The Islamists

In 2012, USIP and the Woodrow Wilson Center published “The Islamists are Coming: Who They Really Are”—an original book and regularly updated website—to provide information and analysis about the diverse spectrum of Islamist political movements; from peaceful groups to jihadi extremists.

The Iran Primer

The Iran Primer

In 2010, USIP and the Woodrow Wilson Center launched “The Iran Primer”—an original book and regularly updated website—to provide resources and education about Iran, which has been one of the thorniest foreign policy issues for the United States since 1979. The website continues to cover Iran’s domestic politics and foreign relations, the economy, the military, its nuclear and missile programs, and U.S. policy. The project’s goal is to help develop a better understanding of the challenges Iran poses and reduce the likelihood of violent conflict. Featuring book chapters and articles by more than 80 leading experts from 20 think tanks, eight universities, and six U.S. administrations, it has become the world’s most comprehensive source for data and analysis on the Islamic Republic of Iran.

Alliance of Tunisian Facilitators (ATF)

Alliance of Tunisian Facilitators (ATF)

Despite the degree of stability that Tunisia has achieved since its 2011 revolution, there are still obstacles to democratic consolidation, as well as unaddressed issues that threaten social and political stability—such as growing economic disparities, deepening mistrust between civil society and the government, weak local governments, and the difficult process of achieving meaningful institutional reforms.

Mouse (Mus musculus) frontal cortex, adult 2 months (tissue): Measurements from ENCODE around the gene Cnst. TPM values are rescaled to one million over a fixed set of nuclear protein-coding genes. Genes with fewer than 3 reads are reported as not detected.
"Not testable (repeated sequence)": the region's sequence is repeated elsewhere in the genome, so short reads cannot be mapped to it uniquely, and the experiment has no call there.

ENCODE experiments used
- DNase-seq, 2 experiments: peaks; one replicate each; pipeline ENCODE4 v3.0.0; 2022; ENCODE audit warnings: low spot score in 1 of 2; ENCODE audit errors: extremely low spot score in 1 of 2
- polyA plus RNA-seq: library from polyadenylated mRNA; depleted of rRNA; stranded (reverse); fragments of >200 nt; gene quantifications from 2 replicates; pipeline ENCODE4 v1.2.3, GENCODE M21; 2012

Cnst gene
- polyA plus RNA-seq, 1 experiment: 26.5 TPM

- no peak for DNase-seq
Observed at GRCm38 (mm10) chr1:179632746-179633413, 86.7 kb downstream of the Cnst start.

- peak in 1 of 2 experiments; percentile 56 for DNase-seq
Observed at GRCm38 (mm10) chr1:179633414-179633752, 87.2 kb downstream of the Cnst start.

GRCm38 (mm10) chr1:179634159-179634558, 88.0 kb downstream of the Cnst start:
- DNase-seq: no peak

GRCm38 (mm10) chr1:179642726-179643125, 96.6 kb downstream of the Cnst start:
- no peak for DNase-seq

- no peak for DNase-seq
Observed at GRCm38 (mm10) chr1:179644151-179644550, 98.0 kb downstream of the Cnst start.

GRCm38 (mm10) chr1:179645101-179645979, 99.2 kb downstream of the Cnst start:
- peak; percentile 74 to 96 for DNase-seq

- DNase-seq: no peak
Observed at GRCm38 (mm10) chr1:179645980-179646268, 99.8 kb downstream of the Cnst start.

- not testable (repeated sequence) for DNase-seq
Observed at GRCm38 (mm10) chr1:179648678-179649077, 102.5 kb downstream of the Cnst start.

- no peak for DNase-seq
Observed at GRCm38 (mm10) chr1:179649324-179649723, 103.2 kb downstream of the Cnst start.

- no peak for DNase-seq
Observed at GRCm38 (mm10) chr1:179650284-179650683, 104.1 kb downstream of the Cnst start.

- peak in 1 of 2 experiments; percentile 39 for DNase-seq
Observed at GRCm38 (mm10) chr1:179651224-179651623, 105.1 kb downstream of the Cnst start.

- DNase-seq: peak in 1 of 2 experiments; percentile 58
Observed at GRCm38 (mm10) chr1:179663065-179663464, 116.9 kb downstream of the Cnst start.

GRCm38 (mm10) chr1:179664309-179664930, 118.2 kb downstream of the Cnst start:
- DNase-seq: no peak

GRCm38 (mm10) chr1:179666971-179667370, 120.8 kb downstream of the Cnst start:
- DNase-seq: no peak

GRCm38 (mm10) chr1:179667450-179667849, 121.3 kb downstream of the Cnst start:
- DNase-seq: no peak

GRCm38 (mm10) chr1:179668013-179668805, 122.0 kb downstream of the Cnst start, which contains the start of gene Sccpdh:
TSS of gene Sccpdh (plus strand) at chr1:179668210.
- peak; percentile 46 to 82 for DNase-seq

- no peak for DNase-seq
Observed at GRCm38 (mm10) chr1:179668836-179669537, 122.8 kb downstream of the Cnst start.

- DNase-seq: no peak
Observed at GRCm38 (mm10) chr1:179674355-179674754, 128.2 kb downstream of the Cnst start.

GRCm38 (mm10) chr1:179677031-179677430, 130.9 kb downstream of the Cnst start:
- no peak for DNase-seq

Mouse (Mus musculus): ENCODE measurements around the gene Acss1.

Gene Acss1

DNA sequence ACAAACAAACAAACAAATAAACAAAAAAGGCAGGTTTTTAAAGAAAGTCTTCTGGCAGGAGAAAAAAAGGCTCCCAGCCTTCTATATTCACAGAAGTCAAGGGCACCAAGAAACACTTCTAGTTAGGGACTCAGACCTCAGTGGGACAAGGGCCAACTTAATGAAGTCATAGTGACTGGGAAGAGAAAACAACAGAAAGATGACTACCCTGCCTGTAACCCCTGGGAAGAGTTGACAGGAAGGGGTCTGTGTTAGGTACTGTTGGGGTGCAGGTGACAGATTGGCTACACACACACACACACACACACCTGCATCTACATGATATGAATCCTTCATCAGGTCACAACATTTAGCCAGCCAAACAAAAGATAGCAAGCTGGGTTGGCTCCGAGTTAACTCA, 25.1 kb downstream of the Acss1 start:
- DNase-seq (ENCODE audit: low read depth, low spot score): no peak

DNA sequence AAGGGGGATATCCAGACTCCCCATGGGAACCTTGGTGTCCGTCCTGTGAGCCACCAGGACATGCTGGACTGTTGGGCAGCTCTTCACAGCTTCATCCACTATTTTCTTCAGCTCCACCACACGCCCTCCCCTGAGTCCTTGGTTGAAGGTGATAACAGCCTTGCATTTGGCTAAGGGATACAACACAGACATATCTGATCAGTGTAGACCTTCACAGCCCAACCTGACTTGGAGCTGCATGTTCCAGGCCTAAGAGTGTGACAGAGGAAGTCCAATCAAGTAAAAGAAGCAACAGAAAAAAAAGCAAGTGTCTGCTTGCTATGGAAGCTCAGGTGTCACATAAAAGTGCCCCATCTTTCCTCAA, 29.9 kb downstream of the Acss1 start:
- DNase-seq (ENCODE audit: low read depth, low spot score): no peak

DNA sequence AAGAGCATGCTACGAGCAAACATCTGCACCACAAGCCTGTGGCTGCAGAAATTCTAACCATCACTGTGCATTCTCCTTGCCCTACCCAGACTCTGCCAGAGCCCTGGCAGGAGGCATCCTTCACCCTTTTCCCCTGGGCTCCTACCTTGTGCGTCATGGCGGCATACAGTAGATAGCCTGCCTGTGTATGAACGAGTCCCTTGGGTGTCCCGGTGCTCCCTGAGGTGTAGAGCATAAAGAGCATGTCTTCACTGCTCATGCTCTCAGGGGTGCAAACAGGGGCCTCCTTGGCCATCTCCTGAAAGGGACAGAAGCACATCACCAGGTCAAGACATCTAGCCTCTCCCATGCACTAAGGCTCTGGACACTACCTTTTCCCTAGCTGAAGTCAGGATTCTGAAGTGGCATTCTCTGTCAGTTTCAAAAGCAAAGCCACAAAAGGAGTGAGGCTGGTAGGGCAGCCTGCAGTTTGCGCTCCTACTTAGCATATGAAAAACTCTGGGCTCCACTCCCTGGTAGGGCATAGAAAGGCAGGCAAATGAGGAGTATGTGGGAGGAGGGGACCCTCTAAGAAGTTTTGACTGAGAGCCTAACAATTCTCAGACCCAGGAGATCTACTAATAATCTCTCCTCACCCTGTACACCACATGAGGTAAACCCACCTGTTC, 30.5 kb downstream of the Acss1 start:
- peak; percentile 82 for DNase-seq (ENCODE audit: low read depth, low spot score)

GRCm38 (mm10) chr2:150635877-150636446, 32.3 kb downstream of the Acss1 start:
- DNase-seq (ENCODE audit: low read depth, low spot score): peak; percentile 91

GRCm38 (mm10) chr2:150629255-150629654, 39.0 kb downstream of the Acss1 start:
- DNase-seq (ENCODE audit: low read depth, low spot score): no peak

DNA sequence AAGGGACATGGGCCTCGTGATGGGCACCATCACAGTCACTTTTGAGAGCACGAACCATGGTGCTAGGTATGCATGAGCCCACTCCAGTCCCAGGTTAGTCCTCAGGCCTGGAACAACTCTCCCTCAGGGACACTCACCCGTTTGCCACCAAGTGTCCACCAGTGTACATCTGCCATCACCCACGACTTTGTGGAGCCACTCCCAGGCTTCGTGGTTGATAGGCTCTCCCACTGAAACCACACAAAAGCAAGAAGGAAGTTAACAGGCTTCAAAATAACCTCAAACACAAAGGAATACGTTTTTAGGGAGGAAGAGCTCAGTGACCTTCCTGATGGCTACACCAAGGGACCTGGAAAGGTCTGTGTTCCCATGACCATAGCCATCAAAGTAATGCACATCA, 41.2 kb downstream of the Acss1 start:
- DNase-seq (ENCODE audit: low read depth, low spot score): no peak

Democracy & GovernanceFragility & ResilienceMediation, Negotiation & DialogueViolent ExtremismYouth

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Featured Publications

Can Arab States Bounce Back from COVID and Climates Crises?

Can Arab States Bounce Back from COVID and Climates Crises?

Thursday, September 15, 2022

By: Mona Yacoubian

More than two years into the pandemic, Arab states continue to struggle with the economic and social impacts of COVID-19. Meanwhile, climate change is devastating the region — and its governments are ill-equipped to address massive problems like water scarcity and scorching temperatures. Even before COVID, much of the region was wracked by conflict, embroiled in social tension, suffering from lagging economies and witnessing growing disquiet over the unrealized aspirations of the Arab uprisings. These challenges are detailed in the U.N. Development Programme’s recently released 2022 Arab Human Development Report, which also lays out a path for an “inclusive and resilient recovery.”

Type: Analysis and Commentary

EnvironmentFragility & ResilienceGlobal Health

Sarhang Hamasaeed on Iraq’s Deepening Political Stalemate

Sarhang Hamasaeed on Iraq’s Deepening Political Stalemate

Wednesday, September 7, 2022

By: Sarhang Hamasaeed

After recent episodes of violence, Iraq’s political stalemate continues. “Bottom line … this is a fight over power” and differing views on foreign influence, says USIP’s Sarhang Hamasaeed. “The Iraqi people are actually fighting for democracy. It is just the political class … that makes that a longer fight.”

Type: Podcast